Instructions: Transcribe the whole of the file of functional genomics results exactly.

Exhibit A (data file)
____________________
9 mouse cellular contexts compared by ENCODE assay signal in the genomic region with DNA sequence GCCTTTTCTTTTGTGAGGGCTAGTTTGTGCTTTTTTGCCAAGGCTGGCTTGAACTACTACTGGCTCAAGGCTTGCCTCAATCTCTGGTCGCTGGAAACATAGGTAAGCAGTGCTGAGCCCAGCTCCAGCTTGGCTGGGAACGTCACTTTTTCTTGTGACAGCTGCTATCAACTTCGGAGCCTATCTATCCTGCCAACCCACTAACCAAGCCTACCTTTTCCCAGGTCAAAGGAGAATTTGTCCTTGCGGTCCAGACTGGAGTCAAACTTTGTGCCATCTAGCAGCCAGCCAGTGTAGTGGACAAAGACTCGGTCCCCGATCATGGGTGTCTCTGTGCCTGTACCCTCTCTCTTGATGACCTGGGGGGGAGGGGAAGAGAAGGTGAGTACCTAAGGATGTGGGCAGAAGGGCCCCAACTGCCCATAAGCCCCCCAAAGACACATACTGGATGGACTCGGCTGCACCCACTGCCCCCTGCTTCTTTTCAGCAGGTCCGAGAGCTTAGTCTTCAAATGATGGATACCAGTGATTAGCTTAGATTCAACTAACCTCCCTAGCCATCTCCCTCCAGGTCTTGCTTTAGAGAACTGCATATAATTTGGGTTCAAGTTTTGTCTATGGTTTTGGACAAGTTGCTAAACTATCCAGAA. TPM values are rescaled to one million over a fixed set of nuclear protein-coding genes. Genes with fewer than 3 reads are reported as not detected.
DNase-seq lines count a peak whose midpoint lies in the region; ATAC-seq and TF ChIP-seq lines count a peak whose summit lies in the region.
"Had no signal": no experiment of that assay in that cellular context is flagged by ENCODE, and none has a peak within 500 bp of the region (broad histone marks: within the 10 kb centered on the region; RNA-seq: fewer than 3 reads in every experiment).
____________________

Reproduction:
9 mouse cellular contexts compared by ENCODE assay signal in the genomic region with DNA sequence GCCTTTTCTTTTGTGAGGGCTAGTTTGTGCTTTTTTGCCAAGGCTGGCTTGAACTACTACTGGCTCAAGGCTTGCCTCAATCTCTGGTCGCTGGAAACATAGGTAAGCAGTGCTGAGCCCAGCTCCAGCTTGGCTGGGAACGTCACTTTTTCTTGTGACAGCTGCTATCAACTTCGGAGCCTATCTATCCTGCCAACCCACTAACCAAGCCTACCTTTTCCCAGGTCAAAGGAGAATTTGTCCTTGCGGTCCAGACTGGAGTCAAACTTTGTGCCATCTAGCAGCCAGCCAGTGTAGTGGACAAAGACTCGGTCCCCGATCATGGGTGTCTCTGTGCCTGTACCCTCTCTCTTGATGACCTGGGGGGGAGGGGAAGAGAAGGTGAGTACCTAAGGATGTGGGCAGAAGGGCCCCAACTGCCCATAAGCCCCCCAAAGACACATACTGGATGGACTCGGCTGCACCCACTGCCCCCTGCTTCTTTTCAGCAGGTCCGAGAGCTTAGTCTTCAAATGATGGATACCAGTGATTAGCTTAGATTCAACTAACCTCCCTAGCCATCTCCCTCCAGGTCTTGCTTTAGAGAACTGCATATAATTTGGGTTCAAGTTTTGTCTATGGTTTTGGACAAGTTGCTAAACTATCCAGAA. TPM values are rescaled to one million over a fixed set of nuclear protein-coding genes. Genes with fewer than 3 reads are reported as not detected.
DNase-seq lines count a peak whose midpoint lies in the region; ATAC-seq and TF ChIP-seq lines count a peak whose summit lies in the region.
"Had no signal": no experiment of that assay in that cellular context is flagged by ENCODE, and none has a peak within 500 bp of the region (broad histone marks: within the 10 kb centered on the region; RNA-seq: fewer than 3 reads in every experiment).